With May weather getting warmer every day, I was itching to pull away the cardboard shroud that had covered my garden since January.
I was skeptical that my experiment had worked at all. Was it guaranteed that grass and weeds that had spent the winter in darkness would really die, roots and all? Or would they be lurking beneath their cardboard blanket, rested after a long winter’s nap, and ready to burst into bloom?
I approached my garden warily, and was immediately outraged to see that a small clutch of dandelion leaves had found its way through two layers—landscape cloth and heavy packing cardboard—to emerge into the light of day. “Stinker!” I hissed at this unwanted survivor.
Where there’s one, there’s a million, was all I could think, but
instead of feeling defeated, I was ready for war. I started grabbing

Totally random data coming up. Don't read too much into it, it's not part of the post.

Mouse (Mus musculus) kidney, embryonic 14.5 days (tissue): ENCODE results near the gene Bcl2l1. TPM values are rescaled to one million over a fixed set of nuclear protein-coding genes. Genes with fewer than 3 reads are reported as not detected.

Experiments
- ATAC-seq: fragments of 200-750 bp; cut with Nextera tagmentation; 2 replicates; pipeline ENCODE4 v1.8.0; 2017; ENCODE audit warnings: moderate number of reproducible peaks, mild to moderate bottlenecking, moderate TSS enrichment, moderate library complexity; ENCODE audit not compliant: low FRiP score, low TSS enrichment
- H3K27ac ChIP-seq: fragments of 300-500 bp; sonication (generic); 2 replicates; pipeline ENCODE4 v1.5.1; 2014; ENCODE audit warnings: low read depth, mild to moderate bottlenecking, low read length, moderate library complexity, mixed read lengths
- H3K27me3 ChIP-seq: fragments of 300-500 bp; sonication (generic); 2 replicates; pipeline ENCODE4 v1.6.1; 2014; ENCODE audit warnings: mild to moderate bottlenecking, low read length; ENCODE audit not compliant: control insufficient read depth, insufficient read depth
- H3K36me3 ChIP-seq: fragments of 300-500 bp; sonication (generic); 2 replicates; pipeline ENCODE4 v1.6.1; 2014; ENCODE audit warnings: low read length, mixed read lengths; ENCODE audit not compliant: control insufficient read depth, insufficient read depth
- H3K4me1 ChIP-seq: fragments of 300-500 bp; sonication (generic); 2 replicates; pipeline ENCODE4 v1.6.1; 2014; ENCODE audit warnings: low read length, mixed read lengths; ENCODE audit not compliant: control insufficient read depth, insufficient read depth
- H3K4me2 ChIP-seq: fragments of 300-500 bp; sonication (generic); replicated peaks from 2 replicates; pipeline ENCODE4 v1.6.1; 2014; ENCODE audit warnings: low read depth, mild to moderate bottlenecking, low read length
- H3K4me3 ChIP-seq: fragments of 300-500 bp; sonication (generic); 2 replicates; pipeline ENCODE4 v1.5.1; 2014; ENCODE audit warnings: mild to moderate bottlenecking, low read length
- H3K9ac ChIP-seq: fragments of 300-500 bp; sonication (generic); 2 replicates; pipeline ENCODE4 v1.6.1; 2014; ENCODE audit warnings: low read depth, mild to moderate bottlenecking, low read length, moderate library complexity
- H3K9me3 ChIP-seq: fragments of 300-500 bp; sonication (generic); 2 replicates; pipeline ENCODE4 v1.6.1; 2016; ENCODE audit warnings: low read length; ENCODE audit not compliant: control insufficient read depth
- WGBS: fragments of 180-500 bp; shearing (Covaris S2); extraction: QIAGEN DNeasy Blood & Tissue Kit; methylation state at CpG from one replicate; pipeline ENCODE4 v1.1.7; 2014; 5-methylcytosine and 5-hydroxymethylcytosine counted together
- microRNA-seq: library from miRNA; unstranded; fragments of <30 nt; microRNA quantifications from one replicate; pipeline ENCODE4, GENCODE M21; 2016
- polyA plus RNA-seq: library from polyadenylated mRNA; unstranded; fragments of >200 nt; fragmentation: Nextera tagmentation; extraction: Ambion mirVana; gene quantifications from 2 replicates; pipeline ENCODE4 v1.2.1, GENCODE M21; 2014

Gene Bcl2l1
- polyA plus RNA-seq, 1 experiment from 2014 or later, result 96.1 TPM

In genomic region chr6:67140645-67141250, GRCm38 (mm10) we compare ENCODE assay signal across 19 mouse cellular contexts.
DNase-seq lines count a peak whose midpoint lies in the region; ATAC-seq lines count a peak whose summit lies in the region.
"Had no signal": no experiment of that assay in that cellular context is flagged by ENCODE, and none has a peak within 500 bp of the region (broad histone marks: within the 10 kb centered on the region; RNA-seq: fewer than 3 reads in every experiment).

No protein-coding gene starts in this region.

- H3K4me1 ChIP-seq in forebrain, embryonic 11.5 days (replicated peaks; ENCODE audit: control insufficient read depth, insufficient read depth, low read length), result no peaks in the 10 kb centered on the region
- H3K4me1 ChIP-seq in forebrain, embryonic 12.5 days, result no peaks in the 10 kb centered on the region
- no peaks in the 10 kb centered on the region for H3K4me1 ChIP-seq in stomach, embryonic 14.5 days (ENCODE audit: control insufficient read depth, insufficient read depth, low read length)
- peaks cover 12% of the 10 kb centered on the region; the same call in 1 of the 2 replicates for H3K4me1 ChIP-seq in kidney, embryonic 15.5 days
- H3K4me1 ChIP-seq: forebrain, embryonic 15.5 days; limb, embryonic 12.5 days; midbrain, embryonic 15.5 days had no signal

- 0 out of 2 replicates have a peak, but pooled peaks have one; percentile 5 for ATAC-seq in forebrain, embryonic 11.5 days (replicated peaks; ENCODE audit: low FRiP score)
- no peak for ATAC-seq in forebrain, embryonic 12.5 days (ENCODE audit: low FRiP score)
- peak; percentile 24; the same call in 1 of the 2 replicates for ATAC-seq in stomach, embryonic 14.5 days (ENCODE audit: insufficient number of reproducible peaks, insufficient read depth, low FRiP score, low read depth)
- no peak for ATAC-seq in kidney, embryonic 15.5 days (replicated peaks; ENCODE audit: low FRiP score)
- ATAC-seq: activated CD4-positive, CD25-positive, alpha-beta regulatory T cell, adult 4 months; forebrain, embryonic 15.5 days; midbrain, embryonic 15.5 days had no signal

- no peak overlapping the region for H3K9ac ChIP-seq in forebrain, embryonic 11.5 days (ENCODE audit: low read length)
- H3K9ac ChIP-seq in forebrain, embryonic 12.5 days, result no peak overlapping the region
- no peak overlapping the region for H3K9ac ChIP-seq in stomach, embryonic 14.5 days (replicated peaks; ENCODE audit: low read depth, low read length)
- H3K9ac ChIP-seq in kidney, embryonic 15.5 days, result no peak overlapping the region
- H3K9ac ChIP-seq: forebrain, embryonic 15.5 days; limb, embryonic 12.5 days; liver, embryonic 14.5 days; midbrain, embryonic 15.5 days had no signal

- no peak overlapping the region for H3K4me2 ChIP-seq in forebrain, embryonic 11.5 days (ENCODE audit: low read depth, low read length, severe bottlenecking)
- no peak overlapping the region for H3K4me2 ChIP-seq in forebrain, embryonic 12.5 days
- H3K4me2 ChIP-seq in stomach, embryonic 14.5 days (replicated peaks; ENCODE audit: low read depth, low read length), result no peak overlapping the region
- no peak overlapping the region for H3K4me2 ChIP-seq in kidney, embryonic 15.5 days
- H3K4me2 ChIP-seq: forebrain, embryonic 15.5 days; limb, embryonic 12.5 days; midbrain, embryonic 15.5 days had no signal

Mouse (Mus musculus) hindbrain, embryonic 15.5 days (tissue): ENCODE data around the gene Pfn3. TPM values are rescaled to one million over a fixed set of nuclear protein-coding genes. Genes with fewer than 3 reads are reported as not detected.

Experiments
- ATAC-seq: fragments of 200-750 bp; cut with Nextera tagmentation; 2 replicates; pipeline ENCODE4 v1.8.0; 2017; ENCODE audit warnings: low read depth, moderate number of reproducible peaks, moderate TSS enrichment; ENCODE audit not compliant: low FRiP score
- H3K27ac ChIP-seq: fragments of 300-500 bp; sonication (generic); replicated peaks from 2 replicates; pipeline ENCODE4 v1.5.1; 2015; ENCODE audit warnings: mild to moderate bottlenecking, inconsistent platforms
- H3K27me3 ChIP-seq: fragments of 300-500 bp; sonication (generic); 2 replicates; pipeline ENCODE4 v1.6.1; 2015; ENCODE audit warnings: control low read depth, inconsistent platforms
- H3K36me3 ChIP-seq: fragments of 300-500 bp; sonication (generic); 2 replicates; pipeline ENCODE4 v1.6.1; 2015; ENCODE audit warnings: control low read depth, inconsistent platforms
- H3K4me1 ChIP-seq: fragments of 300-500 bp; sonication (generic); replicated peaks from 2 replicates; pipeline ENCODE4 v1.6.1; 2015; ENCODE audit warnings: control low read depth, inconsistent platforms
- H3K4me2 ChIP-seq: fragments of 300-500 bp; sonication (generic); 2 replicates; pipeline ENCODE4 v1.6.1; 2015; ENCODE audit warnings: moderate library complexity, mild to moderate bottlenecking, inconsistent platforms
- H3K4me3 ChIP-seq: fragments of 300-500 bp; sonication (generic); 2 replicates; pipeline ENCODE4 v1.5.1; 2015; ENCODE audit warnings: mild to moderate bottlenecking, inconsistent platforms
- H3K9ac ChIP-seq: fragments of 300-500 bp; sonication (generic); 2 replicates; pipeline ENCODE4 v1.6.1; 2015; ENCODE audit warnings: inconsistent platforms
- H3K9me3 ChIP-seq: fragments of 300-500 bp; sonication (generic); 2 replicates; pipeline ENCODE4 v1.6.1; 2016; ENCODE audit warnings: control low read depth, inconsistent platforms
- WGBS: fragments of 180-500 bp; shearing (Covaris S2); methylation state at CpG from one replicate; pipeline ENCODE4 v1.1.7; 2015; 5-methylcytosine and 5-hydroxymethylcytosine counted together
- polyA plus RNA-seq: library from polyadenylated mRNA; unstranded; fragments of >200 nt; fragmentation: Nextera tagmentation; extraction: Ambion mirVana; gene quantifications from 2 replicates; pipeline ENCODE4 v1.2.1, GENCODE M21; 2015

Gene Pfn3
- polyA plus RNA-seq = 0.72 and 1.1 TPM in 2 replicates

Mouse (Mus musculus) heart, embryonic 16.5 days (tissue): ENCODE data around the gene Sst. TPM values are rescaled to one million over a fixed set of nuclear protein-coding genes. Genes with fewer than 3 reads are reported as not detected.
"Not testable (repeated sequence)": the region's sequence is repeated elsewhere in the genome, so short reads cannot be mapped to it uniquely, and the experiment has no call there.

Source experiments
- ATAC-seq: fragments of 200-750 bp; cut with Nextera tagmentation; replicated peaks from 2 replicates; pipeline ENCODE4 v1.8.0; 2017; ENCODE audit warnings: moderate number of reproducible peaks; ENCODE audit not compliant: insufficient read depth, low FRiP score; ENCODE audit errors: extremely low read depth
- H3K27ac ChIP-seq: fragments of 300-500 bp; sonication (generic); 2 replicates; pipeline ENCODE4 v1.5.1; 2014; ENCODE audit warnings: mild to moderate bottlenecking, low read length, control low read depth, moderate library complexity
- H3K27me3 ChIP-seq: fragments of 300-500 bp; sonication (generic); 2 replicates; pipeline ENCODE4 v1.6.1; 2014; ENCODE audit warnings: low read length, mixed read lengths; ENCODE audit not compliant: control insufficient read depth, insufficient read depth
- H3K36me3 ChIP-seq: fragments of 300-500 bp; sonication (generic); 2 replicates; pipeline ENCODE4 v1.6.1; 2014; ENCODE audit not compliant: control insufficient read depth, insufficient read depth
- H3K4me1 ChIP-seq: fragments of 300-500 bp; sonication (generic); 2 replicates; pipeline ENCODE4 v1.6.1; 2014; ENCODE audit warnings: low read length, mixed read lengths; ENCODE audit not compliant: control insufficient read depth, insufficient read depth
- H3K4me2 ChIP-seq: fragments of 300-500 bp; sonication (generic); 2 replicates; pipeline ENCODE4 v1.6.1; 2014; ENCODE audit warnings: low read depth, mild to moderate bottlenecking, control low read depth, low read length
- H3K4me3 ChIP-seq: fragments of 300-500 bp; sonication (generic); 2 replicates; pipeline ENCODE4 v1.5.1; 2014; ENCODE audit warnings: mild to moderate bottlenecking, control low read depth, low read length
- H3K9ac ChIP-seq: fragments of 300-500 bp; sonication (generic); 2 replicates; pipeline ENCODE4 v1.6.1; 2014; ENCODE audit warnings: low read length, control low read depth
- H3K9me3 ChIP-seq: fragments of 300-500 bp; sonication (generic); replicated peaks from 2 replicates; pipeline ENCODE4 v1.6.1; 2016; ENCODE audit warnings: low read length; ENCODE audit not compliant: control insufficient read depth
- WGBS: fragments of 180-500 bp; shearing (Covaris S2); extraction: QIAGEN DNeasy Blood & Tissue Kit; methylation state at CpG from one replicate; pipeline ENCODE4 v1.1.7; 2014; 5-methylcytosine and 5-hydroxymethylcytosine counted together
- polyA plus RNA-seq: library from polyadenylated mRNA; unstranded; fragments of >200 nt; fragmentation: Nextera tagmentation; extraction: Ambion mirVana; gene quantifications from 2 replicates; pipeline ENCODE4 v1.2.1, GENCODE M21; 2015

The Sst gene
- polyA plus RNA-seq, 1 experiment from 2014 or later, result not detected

slabs of cardboard, now limp and soggy and covered with baby snails,
piling them up in a tall stack to recycle at the dump. Then I started
rolling up the black landscape cloth to see what happens when weeds are
subjected to 4 months of darkness.
The area we had cultivated and routinely weeded last summer was
remarkably clear of any vegetation. A handful of sickly, anemic, pale
yellow weeds had finally given up and lay there on their death beds.
But the area that had not been planted at all last year still showed
signs of life: crab grass that are part of the cosmic andromeda strain
and will outlive human life on this planet.
And the wild chives and rhubarb. A few days in the sun will bring them back to life, so I gave them a reprieve.
So…was the experiment worth it? Well, it wasn’t foolproof, but I
figure it saved me many hard hours of sod busting if those weeds had
been allowed to develop their roots and start sending up new growth.
Instead of digging up just a few clumps of half-dead crab grass and
dandelions, I would now be facing the daunting task of eradicating at
least 250 square feet of robust weeds. Oh yeah, I’ll do it again next
Merrill Williams is the publisher of Maine Food & Lifestyle magazine.